...people have the feeling of no longer being represented by their representatives, many think that it's useless to make use of a sovereignty on the election day which they know they will lose the day after. That's why populisms aspire to more direct, referendum based, or participative forms of democracy, conscious of the dysfunctions and limits to a liberal democracy that has replaced popular sovereignty by parliamentary sovereignty and that is today directed by an oligarchic caste that only seeks to defend its interests alone.
The popular classes are not only exasperated by the “way in which the city is managed.” They want to end administrative management, that is to say end the power of an expertocracy that pretends political problems are only technical problems in the final analysis (for which there only evidently exists a single rational solution) and who seek to seek to turn the governing of men into the administration of things. They realize that “governance” is only a means of governing without the people. What Vincent Coussedière called the “populism of the people” which is nothing other than a demand addressed to the politicians to actually practice politics in place of sticking to management.…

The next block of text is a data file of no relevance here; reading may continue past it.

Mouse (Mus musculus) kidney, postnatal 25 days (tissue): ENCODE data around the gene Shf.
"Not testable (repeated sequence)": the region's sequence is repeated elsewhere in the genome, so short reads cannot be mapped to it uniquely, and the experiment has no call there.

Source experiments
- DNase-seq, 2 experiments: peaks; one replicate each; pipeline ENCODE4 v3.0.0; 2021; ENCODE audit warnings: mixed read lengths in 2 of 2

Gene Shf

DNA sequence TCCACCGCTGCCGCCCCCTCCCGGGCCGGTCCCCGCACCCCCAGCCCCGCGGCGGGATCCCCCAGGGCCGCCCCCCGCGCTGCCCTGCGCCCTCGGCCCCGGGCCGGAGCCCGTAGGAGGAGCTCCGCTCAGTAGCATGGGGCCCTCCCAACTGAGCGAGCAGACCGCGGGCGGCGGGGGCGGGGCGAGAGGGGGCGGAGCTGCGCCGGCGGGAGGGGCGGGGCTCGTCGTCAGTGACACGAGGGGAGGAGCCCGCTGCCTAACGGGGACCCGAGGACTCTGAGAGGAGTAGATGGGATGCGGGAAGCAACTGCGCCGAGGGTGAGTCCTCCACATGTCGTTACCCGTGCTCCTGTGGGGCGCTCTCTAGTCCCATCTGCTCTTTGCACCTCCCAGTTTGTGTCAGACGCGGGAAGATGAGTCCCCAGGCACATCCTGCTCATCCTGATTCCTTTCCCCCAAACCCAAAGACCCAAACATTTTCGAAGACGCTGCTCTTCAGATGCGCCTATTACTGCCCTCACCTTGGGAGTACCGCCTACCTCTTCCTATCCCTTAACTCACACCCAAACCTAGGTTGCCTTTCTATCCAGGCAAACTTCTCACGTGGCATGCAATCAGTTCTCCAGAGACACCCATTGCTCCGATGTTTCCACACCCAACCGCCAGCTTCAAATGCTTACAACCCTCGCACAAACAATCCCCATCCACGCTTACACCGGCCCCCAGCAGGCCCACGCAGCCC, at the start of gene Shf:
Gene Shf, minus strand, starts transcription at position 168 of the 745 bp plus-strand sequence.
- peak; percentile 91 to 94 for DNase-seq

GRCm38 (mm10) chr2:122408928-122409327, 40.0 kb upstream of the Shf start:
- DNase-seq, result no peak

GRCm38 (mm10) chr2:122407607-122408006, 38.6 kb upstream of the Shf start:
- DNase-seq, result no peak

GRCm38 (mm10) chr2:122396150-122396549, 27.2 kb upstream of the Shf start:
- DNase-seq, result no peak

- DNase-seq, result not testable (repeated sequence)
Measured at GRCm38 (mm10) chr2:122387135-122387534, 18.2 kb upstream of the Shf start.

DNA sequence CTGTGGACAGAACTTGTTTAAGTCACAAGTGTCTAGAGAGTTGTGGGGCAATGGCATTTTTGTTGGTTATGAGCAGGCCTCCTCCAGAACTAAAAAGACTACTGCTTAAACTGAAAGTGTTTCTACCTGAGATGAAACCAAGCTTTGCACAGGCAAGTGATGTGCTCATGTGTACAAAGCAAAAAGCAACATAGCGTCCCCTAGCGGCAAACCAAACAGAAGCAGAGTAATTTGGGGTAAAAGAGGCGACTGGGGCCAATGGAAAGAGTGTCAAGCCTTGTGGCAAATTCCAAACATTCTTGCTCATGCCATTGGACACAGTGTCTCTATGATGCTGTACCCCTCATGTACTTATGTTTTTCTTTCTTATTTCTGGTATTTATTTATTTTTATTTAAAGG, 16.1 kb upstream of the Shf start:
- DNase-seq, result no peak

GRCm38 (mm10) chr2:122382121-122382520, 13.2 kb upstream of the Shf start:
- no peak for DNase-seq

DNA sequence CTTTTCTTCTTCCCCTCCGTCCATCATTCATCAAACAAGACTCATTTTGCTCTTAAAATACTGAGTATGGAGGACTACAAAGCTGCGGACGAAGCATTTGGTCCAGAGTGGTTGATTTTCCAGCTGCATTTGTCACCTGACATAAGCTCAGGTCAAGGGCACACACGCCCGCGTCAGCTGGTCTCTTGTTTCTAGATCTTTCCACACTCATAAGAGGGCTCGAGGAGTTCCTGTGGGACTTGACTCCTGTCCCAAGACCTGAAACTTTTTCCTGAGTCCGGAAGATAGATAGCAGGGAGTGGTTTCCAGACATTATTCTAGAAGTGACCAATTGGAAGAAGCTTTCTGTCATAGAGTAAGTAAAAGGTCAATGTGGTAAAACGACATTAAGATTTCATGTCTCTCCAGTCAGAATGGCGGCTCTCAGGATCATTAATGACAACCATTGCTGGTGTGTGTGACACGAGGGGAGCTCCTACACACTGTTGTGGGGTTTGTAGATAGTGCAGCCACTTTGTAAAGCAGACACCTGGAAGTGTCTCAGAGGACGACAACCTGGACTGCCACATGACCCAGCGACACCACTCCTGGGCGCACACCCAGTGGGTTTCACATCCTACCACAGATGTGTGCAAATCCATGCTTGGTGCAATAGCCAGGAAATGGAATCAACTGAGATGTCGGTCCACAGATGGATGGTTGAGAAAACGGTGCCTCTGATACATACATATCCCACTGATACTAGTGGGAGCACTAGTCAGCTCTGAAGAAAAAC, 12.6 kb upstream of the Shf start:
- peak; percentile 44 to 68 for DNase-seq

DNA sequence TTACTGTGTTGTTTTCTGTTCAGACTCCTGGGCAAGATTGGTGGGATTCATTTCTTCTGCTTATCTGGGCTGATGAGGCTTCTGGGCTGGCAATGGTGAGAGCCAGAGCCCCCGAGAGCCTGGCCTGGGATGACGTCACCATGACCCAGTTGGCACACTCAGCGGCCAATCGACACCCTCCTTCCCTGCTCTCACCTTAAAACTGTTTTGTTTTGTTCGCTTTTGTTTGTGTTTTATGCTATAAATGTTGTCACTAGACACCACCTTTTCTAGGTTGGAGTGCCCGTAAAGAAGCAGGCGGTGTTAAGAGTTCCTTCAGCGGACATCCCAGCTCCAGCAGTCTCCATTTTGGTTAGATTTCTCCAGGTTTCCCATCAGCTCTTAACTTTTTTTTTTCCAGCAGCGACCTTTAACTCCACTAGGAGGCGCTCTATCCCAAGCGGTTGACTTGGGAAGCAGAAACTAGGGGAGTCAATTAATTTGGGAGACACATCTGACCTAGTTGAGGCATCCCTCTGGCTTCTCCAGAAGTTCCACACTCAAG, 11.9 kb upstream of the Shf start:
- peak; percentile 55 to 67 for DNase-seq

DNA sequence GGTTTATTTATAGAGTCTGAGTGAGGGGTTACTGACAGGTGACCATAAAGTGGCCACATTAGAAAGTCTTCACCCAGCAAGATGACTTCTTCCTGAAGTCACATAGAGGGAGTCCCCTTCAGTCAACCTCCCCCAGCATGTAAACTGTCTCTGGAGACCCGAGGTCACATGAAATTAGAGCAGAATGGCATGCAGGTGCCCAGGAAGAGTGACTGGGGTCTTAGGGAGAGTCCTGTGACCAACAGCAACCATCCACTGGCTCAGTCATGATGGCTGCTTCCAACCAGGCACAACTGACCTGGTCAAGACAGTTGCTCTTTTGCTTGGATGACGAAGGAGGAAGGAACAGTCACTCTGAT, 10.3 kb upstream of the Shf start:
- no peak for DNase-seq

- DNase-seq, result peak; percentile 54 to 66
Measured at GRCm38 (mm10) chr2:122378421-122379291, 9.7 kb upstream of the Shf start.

It's not a coincidence if the criticism of populism very quickly transforms into criticism of the people, currently represented as a mass of ignorant bumpkins.This is what Steve Bannon means by the trifecta of 1) national sovereignty and security, 2) economic nationalism, and 3) the destruction of the administrative state as goals of the Trump administration.
Alain de Benoist: The End of the Modern World: Interview with Alain de Benoist
Yann Vallerie interviews Alain de Benoist